The intelligent use of machine learning (ML) techniques can help to overcome noise and uncertainty during fingerprintingbased localization [8]. While traditional ML techniques work well at approximating simpler input-output functions, computationally intensive deep learning models are capable of dealing with more complex input-output mappings and can deliver better accuracy. Middleware-based offloading [30] and energy enhancement frameworks [31], [32] may be a route to explore for computation and energy-intensive indoor localization services on smartphones. Furthermore, with the increase in the available computational power on mobile devices, it is now possible to deploy deep learning techniques such as Convolutional Neural Networks (CNNs) on smartphones. A CNN is a special type of Deep Neural Network (DNN) that is geared towards image matching and recognition. The most popular aspect of CNN is that it can automatically identify essential input features that make the most impact towards the correctness of the final output. This process is known as feature learning. Prior to deep learning, feature learning was an ex-

117

Session 5: The World of Neural Networks
pensive and time intensive process that had to be conducted manually. CNN has been extremely successful in complex image classification problems and is finding applications in many emerging domains, e.g., self-driving cars [27].
In this paper, we propose a new and efficient framework that uses CNN-based Wi-Fi fingerprinting to deliver a superior level of indoor localization accuracy to a user with a smartphone. Our approach utilizes widely available Wi-Fi APs without requiring any customized/expensive infrastructure deployments. The framework works on a user’s smartphone, within the computational capabilities of the device, and utilizes the radio interfaces for efficient fingerprinting-based localization. The main novel contributions of this paper can be summarized as follows:
 We developed a new technique to extract images out of location fingerprints, which are then used to train a CNN designed to improve indoor localization robustness and accuracy;
 We implemented a hierarchical architecture to scale the CNN, so that our framework can be used in the real world where buildings can have large numbers of floors and corridors;
 We performed extensive testing of our algorithms with the state-of-the-art across different buildings and indoor paths, to demonstrate the effectiveness of our proposed framework.
2. RELATED WORK
Several efforts aim to address the challenges in the domain of indoor localization. Here we summarize some of the key efforts.
Several RFID [5], [6] based indoor localization solutions that use proximity-based estimation techniques have been proposed. But the hardware expenses of these efforts increase dramatically with increasing accuracy requirements. Also, these approaches cannot be used with smartphones and require the use of specialized hardware. Indoor localization systems that use UWB [4] and ultrasound [10] have similar requirements for additional (costly) infrastructure, and a lack of compatibility for use with commodity smartphones.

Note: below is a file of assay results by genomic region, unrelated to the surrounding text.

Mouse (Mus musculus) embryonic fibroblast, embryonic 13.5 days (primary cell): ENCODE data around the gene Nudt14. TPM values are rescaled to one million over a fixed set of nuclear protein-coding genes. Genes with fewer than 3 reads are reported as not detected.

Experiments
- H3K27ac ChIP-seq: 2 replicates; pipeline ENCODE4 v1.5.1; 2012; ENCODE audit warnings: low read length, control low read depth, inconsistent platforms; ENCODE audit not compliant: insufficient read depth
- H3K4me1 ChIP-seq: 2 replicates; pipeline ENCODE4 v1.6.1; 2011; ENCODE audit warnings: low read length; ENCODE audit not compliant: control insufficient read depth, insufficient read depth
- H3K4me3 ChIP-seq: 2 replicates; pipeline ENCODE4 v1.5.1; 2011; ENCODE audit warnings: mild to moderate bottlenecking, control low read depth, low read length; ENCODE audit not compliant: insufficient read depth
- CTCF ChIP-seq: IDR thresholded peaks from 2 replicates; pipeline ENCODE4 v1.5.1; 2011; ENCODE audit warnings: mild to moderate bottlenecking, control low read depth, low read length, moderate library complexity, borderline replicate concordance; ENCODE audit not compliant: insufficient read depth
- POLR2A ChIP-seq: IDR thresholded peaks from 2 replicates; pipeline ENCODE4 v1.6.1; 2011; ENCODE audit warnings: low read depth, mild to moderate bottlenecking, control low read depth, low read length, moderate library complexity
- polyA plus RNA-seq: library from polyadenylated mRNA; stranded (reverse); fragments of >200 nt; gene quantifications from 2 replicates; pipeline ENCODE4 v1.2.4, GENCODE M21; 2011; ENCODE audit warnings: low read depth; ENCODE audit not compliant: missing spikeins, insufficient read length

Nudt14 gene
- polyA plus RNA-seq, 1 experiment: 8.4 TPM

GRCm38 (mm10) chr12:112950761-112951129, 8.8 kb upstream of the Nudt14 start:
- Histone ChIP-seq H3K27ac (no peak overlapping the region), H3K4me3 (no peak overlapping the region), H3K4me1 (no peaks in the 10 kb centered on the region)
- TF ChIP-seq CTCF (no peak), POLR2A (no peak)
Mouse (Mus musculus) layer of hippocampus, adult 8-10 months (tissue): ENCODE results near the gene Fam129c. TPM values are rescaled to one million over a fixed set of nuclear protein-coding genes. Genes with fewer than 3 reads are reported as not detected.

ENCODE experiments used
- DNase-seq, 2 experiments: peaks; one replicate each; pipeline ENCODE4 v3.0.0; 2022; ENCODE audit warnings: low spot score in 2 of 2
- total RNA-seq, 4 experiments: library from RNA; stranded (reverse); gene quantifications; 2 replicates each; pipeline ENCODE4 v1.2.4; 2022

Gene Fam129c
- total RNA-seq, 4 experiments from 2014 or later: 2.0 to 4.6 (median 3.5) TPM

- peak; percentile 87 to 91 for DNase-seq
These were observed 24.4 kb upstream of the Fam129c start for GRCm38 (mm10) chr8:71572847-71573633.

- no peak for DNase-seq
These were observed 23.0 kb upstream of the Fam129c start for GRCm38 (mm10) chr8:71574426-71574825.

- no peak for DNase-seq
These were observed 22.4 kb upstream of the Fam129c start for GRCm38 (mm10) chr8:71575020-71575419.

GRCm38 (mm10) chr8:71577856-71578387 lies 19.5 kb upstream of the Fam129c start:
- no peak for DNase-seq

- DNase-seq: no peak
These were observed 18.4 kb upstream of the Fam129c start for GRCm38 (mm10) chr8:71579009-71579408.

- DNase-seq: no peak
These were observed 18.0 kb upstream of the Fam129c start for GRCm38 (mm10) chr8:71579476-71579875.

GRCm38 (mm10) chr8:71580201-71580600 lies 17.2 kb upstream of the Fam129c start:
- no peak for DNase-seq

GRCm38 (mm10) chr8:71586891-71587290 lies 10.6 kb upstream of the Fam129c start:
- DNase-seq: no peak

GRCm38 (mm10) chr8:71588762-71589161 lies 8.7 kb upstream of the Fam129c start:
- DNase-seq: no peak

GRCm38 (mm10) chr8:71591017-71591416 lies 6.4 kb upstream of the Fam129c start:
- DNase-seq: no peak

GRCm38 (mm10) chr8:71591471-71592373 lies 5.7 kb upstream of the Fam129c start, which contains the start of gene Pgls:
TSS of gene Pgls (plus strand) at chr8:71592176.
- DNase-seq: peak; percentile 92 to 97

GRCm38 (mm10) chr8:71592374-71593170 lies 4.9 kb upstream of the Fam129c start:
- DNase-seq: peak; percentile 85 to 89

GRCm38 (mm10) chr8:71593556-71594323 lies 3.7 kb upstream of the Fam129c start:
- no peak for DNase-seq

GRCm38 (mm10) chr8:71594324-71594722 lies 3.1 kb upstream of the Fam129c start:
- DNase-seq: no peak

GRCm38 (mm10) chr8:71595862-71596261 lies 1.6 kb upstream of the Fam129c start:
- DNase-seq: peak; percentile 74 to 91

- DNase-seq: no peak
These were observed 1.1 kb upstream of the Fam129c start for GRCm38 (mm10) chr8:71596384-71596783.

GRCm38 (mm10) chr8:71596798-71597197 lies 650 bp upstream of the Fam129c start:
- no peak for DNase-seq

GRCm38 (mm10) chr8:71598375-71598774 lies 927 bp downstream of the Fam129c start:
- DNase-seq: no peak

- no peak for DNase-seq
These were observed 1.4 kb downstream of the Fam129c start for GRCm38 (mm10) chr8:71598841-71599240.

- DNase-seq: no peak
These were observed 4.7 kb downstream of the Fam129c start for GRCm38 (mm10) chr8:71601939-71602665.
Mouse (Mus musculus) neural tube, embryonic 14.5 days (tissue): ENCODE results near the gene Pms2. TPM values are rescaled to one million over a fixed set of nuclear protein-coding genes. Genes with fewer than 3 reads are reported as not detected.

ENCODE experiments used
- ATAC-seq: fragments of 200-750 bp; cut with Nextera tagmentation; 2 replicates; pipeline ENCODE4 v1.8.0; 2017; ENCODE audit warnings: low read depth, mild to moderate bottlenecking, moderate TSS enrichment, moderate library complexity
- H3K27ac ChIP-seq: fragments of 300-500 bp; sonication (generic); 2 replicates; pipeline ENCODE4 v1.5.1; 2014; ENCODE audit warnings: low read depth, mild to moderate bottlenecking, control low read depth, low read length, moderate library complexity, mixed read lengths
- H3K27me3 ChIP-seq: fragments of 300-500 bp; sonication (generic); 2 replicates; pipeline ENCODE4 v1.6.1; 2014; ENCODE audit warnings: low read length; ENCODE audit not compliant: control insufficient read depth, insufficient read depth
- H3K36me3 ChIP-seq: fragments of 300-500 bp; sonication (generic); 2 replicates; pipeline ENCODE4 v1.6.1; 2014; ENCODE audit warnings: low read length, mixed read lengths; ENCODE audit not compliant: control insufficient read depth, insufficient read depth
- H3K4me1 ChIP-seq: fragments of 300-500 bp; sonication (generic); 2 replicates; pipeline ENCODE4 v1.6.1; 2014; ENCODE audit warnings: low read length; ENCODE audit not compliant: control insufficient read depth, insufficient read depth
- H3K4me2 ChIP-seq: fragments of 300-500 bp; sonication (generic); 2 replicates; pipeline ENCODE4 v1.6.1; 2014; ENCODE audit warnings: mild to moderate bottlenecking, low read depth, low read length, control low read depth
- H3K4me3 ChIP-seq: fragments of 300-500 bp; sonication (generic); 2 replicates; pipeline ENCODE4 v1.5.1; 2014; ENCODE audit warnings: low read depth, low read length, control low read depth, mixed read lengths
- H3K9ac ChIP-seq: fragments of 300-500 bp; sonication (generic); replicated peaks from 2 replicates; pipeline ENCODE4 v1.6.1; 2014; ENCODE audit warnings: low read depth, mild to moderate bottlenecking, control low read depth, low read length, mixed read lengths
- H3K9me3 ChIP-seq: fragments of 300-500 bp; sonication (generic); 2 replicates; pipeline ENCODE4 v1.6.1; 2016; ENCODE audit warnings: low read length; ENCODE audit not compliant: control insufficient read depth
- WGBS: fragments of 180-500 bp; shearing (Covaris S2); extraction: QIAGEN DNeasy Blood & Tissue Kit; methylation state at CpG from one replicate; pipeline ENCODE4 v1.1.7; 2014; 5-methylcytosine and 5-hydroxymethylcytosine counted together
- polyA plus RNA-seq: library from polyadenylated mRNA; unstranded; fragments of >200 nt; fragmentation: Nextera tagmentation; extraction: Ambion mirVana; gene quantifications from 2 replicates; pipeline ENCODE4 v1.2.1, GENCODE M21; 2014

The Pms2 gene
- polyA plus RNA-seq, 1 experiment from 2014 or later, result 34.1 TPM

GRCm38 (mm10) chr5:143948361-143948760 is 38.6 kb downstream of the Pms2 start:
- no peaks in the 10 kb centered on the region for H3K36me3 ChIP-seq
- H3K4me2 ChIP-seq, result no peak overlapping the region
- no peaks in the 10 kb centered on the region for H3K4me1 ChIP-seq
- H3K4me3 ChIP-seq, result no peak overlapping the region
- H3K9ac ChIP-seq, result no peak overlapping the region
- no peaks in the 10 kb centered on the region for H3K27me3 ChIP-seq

Triangulation based methods, such as [11], use multiple antennas to locate a person or object. But these techniques require several antennas and regular upkeep of the associated hardware. Most techniques therefore favor using the more lightweight fingerprinting approach, often with Wi-Fi signals. UJIIndoorLoc [7] describes a technique to create a Wi-Fi fingerprint database and employs a KNN (K-Nearest Neighbor) based model to predict location. Their average accuracy using KNN is 7.9 meters. Dead reckoning techniques use the accelerometer to estimate the number of steps, a gyroscope for orientation, and a magnetometer to determine the heading direction. Such techniques have been employed in [12] and [26], but have shown to deliver poor localization accuracy results when used alone.
Radar [12] and Indoor Atlas [26] proposed using hybrid indoor localization techniques. Radar [12] combines inertial sensors (dead reckoning) with Wi-Fi signal propagation models, whereas Indoor Atlas [26] combines information from several sensors such as magnetic, inertial, and camera sensors, for localization. LearnLoc [8] combines non-deep ML models, dead reckoning techniques, and Wi-Fi fingerprinting to trade-off indoor localization accuracy and energy efficiency during localization on smartphones.
A few efforts have begun to consider deep learning to assist with indoor localization. The work in [13] presents an approach that uses DNNs with Wi-Fi fingerprinting. The accuracy of the DNN is improved by using a Hidden Markov Model (HMM). The HMM takes temporal coherence into account and maintains a smooth transition between adjacent locations. But our analysis shows that the fine location prediction with the HMM fails in cases

GLSVLSI’18, May 23-25, 2018, Chicago, IL, USA

such as when moving back on the same path or taking a sharp turn. HMM predictions are also based on the previous position acquired through the DNN and hence, can be prone to error accumulation. DeepFi [14] and ConFi [15] propose approaches that use the Channel State Information (CSI) of Wi-Fi signals to create fingerprints. But the CSI information in these approaches was obtained through the use of specialized hardware attached to a laptop. None of the mobile devices available today have the ability to capture CSI data. Due to this limitation, it is not feasible to implement these techniques on smartphones. Deep Belief Networks (DBN) [16] have also been used for indoor localization, but the technology is based on custom UWB beacons that lead to very high implementation cost.